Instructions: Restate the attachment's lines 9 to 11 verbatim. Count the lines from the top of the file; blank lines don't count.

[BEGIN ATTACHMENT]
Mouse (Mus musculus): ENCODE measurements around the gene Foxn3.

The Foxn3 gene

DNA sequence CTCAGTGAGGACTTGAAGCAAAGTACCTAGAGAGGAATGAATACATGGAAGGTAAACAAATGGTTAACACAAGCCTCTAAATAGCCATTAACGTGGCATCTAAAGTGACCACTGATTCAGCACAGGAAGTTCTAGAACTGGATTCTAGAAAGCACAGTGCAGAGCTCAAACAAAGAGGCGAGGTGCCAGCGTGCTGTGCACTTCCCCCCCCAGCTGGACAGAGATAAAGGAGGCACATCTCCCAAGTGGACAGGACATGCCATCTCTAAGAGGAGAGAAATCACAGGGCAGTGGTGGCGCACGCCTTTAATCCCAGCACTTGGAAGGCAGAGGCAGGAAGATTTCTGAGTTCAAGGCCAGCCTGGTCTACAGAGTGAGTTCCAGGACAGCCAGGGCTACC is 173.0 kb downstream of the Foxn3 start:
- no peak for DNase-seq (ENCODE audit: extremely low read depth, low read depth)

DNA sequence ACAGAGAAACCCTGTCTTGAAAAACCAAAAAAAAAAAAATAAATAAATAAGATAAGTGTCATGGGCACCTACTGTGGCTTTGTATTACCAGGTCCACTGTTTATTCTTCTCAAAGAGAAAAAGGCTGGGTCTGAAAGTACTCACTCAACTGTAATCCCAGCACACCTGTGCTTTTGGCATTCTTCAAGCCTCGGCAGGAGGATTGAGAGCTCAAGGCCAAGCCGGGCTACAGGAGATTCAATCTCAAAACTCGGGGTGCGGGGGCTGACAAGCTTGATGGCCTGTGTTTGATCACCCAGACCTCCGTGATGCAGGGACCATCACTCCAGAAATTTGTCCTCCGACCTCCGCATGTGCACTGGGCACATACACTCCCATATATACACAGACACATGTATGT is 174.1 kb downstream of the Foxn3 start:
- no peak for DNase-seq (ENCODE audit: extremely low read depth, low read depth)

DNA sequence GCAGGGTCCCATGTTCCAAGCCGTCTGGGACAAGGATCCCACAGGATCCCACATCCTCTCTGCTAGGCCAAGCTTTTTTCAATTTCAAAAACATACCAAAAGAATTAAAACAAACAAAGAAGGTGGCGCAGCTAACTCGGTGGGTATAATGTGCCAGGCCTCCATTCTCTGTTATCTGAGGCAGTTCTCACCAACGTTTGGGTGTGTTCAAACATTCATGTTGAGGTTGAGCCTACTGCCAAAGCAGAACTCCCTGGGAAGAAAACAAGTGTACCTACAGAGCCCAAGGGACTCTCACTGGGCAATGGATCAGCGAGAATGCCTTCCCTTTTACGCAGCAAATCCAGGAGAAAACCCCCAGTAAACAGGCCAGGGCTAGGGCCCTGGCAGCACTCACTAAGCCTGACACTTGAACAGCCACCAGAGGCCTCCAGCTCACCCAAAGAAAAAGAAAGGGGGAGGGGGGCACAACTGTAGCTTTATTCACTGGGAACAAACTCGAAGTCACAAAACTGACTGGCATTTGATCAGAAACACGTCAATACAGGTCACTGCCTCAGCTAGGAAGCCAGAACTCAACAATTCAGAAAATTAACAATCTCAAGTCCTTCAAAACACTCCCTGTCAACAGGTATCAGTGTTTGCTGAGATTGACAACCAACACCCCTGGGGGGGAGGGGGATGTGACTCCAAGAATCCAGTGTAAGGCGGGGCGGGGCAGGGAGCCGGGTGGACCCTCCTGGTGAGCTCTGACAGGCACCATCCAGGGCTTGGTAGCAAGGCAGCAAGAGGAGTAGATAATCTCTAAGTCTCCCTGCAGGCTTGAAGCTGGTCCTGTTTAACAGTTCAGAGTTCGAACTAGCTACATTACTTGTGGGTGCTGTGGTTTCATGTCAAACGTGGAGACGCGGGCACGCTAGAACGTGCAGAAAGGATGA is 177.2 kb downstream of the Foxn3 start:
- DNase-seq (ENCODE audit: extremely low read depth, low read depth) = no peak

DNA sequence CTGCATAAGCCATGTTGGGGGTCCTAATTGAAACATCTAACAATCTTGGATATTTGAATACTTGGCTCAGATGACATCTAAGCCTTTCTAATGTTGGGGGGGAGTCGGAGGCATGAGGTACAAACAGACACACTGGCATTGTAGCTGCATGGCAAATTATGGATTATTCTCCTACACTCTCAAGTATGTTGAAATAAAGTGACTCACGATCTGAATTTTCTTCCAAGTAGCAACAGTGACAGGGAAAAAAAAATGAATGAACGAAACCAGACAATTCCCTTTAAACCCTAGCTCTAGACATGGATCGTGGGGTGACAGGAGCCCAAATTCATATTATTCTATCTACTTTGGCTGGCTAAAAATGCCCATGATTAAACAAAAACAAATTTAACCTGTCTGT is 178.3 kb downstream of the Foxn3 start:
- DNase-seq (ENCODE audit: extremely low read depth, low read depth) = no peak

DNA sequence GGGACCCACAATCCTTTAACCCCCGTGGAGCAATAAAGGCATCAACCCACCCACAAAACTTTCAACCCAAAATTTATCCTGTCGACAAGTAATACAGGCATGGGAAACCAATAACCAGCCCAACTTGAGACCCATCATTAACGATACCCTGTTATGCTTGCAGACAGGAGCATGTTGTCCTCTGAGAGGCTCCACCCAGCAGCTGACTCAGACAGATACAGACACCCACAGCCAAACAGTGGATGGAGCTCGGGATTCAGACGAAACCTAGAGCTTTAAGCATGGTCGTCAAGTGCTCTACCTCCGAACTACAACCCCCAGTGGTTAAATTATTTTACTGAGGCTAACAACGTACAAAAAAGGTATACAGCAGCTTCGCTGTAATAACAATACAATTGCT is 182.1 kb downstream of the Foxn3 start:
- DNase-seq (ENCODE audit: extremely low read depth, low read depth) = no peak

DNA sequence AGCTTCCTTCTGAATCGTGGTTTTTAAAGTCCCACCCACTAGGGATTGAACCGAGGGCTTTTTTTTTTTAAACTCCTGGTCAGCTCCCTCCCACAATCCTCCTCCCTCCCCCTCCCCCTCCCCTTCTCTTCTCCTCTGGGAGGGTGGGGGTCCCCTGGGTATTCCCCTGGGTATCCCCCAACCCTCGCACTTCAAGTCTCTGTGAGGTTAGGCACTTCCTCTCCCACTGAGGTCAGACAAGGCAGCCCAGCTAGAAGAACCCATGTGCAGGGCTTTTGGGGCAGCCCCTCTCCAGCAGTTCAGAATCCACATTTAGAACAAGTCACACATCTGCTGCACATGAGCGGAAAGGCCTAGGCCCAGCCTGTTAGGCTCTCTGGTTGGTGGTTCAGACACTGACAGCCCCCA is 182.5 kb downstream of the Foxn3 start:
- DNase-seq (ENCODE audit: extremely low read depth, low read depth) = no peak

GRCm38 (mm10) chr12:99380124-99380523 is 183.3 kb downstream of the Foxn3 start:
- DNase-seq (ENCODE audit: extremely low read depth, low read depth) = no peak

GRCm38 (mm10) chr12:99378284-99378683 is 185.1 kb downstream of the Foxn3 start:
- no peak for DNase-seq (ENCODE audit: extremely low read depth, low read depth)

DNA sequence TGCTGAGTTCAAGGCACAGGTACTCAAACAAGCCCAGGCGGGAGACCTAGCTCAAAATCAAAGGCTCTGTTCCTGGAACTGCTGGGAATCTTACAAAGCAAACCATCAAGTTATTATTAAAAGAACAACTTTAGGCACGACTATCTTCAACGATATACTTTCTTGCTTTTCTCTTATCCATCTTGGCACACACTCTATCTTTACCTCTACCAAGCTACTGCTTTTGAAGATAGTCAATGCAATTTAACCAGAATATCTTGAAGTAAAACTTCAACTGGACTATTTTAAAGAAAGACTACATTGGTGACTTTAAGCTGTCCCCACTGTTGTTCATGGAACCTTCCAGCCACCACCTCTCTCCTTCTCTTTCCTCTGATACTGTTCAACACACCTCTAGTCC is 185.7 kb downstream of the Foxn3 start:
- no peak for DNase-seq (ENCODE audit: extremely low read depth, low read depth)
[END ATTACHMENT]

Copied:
DNA sequence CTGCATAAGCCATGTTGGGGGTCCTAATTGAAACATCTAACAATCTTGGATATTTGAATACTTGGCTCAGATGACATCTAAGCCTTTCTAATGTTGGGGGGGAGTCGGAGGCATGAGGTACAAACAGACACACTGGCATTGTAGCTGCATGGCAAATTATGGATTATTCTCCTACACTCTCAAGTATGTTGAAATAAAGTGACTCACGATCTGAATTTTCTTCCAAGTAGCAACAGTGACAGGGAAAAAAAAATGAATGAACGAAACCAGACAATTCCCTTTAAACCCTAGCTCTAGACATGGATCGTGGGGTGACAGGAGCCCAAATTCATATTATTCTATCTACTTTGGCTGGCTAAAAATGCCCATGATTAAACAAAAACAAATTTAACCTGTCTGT is 178.3 kb downstream of the Foxn3 start:
- DNase-seq (ENCODE audit: extremely low read depth, low read depth) = no peak

DNA sequence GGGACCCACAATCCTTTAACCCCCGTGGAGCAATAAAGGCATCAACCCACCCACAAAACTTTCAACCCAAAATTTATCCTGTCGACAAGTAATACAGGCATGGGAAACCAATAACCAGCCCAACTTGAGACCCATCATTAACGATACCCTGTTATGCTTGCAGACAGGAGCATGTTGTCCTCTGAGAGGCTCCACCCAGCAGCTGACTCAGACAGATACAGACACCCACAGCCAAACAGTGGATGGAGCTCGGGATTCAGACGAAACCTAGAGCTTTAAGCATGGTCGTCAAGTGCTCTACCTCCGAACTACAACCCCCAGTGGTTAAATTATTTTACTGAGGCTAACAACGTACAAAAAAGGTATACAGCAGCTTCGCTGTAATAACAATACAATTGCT is 182.1 kb downstream of the Foxn3 start: